BBC correspondent slammed for ‘Jewish lobby’ tweet


The umbrella organization of British Jewry criticized the BBC's correspondent in Washington for referring to the “Jewish lobby” in a tweet about the U.S. election.

Katty Kay used the term in a question-and-answer session on Twitter, raising the ire of the Board of Deputies of British Jews.

Kay was asked by a tweeter late last month why U.S presidential candidates Barack Obama and Mitt Romney became defensive when their commitment to Israel was questioned. She replied, “US sees #Israel as key ally in MidEast but no one running for Pres wants to alienate the power and money of the Jewish lobby.”

Board of Deputies head Jon Benjamin told the British newspaper The Jewish Chronicle that the reporter’s “loose use of language really has to be seen in a context where support for America’s key ally in the Middle East is cynically questioned — and the motives of Israel’s supporters are seen as suspect.”

A BBC spokesman told the newspaper that Kay's “primary point in responding was that the U.S. regards Israel as a key ally in the Middle East and also recognizes the importance and influence of this relationship on the voting.”

British Jewry rips Church of England’s vote to support ‘inflammatory’ pro-Palestinian program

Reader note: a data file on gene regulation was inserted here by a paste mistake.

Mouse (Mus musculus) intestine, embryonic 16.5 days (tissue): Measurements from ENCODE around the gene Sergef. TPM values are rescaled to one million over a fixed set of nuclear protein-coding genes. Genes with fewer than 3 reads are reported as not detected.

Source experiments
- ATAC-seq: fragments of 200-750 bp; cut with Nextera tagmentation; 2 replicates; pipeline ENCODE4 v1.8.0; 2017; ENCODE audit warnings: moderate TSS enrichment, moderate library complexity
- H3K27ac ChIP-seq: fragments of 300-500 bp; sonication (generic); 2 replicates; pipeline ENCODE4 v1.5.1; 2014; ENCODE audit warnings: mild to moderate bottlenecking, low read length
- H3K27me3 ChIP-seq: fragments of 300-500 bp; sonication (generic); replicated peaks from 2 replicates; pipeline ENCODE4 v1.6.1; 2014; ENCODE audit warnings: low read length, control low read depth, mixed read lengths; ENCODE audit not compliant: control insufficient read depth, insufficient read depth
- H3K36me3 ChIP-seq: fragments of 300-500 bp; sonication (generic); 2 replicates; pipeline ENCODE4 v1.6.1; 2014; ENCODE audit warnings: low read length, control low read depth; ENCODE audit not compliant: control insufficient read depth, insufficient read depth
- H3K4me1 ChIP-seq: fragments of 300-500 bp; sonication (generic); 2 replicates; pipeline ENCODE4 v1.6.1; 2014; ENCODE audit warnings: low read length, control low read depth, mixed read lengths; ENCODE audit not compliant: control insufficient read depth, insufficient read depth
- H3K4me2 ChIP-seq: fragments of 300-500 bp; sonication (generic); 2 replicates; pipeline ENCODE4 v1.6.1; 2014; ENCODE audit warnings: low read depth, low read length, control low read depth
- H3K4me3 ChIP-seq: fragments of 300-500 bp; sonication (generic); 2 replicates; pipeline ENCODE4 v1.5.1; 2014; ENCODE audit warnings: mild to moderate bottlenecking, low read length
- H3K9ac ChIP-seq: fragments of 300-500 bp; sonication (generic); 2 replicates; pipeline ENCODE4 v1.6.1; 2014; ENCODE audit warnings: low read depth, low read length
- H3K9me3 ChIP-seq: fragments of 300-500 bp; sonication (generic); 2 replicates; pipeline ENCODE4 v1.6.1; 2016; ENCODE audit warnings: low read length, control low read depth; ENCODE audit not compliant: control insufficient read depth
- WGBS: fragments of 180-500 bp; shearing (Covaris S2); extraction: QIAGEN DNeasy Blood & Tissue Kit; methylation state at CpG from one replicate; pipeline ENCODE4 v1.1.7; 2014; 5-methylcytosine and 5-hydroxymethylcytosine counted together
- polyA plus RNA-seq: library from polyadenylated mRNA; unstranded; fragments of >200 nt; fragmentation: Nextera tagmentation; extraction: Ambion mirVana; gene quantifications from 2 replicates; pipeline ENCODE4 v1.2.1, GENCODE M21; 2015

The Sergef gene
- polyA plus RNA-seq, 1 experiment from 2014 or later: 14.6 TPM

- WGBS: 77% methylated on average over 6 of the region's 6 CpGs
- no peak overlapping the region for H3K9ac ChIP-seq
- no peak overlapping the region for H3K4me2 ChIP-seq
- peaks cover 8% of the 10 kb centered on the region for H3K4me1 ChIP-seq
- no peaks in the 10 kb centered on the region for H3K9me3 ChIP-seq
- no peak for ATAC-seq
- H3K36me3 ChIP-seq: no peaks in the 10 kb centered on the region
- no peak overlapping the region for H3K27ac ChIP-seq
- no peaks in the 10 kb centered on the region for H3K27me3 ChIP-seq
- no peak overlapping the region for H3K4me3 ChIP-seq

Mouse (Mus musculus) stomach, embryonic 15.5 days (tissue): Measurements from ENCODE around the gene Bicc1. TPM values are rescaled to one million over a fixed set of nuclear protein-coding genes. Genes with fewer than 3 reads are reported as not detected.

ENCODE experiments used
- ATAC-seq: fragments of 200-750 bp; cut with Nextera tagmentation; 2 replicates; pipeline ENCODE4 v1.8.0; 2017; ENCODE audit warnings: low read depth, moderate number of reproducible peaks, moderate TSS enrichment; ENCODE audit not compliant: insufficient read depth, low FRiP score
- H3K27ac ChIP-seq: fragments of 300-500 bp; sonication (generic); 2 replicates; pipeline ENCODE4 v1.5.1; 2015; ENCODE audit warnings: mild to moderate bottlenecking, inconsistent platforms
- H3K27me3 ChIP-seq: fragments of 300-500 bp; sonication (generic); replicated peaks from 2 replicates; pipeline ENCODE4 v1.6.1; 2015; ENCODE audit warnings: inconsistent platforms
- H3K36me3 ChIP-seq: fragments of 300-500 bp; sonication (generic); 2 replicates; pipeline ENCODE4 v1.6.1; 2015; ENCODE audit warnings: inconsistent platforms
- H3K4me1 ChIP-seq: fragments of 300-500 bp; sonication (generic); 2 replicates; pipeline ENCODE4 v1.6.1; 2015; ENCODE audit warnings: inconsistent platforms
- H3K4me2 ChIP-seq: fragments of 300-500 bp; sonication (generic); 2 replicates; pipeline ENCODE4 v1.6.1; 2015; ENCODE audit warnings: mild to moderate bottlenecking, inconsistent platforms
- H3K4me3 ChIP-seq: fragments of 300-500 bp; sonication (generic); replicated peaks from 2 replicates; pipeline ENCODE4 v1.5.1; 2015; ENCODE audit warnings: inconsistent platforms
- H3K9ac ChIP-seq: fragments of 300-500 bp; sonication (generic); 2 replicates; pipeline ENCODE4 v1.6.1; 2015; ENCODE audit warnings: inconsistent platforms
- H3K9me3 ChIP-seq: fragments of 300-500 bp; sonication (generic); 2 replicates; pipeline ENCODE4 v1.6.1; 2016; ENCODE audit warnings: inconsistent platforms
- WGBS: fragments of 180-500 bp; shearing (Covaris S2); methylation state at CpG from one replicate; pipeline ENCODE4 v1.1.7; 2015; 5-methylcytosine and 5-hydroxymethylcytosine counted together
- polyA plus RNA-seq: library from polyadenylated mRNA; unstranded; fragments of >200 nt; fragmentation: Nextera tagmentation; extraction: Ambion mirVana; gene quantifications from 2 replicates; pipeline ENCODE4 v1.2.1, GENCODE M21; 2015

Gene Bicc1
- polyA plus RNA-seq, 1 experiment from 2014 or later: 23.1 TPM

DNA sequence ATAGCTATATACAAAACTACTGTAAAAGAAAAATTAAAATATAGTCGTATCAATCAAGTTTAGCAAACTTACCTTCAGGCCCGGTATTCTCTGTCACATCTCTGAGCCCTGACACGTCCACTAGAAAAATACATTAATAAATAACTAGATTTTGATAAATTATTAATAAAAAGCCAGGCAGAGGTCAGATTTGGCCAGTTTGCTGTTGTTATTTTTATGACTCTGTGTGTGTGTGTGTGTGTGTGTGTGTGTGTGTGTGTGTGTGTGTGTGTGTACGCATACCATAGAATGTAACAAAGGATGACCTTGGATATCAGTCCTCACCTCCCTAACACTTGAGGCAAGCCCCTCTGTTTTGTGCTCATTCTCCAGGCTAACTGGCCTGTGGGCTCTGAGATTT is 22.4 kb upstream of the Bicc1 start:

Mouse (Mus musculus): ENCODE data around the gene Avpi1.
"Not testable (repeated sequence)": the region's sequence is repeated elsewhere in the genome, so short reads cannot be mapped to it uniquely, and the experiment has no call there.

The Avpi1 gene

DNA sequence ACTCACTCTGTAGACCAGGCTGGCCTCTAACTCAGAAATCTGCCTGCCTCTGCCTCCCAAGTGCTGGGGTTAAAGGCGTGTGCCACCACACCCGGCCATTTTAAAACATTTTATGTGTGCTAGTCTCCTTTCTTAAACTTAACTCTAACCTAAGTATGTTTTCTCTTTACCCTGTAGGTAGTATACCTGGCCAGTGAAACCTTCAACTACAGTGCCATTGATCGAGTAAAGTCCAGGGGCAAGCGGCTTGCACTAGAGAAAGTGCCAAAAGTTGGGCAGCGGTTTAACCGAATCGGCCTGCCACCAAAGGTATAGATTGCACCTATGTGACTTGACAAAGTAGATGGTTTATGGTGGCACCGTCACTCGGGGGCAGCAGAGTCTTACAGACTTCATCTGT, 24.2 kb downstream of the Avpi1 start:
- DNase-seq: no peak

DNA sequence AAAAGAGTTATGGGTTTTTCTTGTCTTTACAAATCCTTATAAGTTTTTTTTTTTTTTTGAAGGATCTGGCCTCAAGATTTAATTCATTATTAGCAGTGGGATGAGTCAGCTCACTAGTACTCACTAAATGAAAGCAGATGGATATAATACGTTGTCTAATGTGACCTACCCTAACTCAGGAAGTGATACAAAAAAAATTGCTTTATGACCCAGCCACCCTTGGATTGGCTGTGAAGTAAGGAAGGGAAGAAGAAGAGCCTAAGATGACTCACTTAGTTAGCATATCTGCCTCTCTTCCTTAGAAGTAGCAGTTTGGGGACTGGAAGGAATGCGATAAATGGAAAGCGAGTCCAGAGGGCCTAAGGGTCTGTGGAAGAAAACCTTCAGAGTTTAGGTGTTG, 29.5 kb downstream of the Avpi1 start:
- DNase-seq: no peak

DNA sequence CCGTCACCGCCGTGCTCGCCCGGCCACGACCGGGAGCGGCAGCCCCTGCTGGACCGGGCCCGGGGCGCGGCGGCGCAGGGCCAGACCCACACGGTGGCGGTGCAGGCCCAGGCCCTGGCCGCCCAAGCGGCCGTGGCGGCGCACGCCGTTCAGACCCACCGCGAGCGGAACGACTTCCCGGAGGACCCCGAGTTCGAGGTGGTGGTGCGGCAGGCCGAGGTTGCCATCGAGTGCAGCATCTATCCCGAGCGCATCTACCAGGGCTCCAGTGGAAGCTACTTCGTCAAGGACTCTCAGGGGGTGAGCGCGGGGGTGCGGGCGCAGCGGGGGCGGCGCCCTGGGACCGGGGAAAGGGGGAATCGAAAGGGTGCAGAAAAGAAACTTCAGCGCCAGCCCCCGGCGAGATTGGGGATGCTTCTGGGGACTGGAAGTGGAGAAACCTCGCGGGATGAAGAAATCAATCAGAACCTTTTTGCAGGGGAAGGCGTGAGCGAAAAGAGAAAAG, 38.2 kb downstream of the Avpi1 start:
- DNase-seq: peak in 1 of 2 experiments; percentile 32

Britain’s organized Jewish community slammed the Church of England’s General Synod for endorsing an “inflammatory and partisan” pro-Palestinian program.

The Synod on Tuesday passed a motion to support “the vital work” of the Ecumenical Accompaniment Programme in Palestine and Israel. The program brings church volunteers to the West Bank to “experience life under occupation” for three to four months, spending about one week inside the internationally recognized borders of Israel.

Participants are asked to lobby on behalf of the Palestinians upon their return.

The British Board of Deputies, British Jewry’s umbrella organization, issued a statement Tuesday ripping the vote.

“The Church of England has a duty to examine the situation in the Middle East in a balanced way,” the board wrote. “Instead, by passing this motion, it has chosen to promote an inflammatory and partisan program at the expense of its interfaith relations. Justifying its decision using the views of marginal groups in Israel and the UK, the Synod has ridden roughshod over the very real and legitimate concerns of the UK Jewish community, showing a complete disregard for the importance of Anglican-Jewish relations.”

The statement went to say, “Moreover, to hear the debate at Synod littered with references to ‘powerful lobbies’, the money expended by the Jewish community, ‘Jewish-sounding names’ and the actions of the community ‘bringing shame on the memory of victims of the Holocaust’, is deeply offensive and raises serious questions about the motivation of those behind this motion.”

The Times of Israel quoted the bishop of Manchester, the Right Rev. Nigel McCullouch, chairman of the British interfaith group the Council of Christians and Jews, as saying that lobbying efforts on the part of the Jewish community to prevent the passage of the motion may have backfired, causing more delegates to vote for the motion, which passed with 201 bishops, clergy and laity voting in favor, 54 voting against and 93 abstaining.

McCullouch told the Times of Israel that the fact that so many abstained is “very significant.”

“It was not an overwhelming endorsement by the Church of England,” the bishop said.